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In October 1986, around the time PBS film producers were releasing The Adventures of Huckleberry Finn, which was filmed in the area, the New York Times wrote a piece about Augusta, Maysville, and Washington called "Old Kentucky Towns" which provides a wealth of history about the area at this site.

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The Lynching of George Duncan in 1871, story here, and a second story here. A list of people in many Bracken Co
cemeteries is at this site.
The news from Fairview, in 1879, is here.
At one time, Bracken Co had over 50 one-room schools - the list is here. Powersville was first settled in 1783 by Captain Philip Buckner, a revolutionary war veteran who is buried in the western edge of town. “Licenses to vend spirituous or malt liquors in this the Augusta precinct, expired with both our saloons last Saturday. We are now a temperance city now.” from Covington's The Ticket, April 21, 1877.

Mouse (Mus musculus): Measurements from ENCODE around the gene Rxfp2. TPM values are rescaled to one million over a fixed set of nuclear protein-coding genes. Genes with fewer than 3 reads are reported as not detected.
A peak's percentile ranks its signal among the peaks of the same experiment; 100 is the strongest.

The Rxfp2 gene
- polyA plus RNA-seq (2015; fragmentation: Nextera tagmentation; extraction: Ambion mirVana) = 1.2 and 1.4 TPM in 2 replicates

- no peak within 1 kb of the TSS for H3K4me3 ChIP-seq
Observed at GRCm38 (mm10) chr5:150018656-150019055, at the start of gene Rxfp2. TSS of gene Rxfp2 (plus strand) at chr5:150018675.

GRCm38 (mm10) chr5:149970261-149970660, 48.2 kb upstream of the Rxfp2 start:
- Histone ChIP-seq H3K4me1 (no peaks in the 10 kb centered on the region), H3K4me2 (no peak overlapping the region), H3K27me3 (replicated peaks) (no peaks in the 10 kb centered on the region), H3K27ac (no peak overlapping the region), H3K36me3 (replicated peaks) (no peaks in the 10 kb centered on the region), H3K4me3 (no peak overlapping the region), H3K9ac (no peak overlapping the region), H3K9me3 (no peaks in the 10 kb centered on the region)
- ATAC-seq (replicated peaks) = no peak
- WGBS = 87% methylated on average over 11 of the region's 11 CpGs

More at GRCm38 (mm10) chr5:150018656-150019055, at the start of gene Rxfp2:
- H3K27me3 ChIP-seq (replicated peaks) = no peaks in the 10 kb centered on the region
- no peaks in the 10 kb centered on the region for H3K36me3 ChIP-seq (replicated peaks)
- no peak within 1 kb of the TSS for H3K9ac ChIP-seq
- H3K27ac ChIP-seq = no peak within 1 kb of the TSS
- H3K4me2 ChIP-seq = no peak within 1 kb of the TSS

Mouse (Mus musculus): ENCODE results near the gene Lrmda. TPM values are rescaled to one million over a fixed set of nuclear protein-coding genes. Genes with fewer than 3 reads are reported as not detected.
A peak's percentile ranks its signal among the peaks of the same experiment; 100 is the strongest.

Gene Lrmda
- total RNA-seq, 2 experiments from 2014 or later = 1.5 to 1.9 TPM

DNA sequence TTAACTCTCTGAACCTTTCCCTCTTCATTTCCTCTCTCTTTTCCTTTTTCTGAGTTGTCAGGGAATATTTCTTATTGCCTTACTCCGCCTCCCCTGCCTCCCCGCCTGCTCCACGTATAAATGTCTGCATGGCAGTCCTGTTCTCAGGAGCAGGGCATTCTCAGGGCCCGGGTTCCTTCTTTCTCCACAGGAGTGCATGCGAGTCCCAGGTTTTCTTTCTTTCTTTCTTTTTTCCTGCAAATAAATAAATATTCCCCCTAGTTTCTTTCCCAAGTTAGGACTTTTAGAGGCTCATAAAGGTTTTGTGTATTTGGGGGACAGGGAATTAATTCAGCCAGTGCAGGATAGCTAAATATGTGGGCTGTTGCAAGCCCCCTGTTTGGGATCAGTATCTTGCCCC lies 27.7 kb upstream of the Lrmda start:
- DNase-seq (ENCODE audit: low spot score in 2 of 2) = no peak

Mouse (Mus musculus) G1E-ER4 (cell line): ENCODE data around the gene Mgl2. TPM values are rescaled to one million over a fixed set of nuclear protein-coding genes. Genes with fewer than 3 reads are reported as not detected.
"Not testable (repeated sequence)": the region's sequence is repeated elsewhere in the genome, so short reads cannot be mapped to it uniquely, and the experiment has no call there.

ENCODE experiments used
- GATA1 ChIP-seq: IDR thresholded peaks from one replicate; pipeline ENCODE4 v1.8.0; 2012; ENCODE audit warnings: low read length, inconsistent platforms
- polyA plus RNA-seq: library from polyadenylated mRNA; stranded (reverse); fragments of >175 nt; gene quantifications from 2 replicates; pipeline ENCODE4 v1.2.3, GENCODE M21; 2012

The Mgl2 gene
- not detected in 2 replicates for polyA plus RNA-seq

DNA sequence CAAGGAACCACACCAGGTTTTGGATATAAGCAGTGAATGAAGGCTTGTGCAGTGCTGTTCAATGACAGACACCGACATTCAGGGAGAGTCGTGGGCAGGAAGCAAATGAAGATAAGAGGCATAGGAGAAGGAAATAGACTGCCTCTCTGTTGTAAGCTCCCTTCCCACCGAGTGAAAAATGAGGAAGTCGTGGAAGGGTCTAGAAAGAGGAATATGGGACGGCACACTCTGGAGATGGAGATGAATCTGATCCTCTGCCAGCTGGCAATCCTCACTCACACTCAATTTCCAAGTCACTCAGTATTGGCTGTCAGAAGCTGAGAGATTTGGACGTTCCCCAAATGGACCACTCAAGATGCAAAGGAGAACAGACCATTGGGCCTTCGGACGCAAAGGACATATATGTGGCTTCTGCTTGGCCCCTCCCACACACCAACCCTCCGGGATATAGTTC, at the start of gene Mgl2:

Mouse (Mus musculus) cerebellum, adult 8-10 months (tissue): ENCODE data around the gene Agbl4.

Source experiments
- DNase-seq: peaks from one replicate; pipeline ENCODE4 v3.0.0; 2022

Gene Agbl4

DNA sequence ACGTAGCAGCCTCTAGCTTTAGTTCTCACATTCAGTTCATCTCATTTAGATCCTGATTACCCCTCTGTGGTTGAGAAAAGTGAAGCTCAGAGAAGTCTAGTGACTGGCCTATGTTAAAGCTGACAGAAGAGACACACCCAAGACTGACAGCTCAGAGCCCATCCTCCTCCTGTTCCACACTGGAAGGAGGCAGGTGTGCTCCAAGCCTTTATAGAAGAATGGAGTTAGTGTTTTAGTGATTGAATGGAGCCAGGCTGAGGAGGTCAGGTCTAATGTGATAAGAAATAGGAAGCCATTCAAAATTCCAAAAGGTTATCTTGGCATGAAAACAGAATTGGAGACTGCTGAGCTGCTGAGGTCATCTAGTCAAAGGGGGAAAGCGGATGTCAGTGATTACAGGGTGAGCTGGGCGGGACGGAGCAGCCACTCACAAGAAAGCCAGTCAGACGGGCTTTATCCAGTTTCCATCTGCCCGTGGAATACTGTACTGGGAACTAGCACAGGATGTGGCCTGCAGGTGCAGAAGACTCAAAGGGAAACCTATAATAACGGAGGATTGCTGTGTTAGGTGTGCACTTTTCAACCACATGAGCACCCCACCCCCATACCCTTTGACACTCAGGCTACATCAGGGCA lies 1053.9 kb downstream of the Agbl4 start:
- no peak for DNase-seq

The Metcalfe - Castro Duel, May 8, 1862, here, and a more detailed version here (pdf). An 1857 Tornado hits Augusta & Higginsport, read about it here and here. A few words on the old Augusta Court House are here.
  A variety of apple from Bracken County? That's what this says. A tourist visits Mason and Bracken Counties. His report is not exactly flattering.
List of the Bracken County Association of Baptists, 1960's, here. History of the Bracken Baptist Escutcheon is here. A site dedicated to the bridges of Bracken County is here.
In 1969, Edna Talbott Whitley compiled a list of Cabinetmakers in Kentucky.  The Bracken County portion of that list is here.

Burley tobacco was first discovered in Bracken County, or maybe Brown County, Ohio. Read about it herehere (pdf),  and here. (pdf)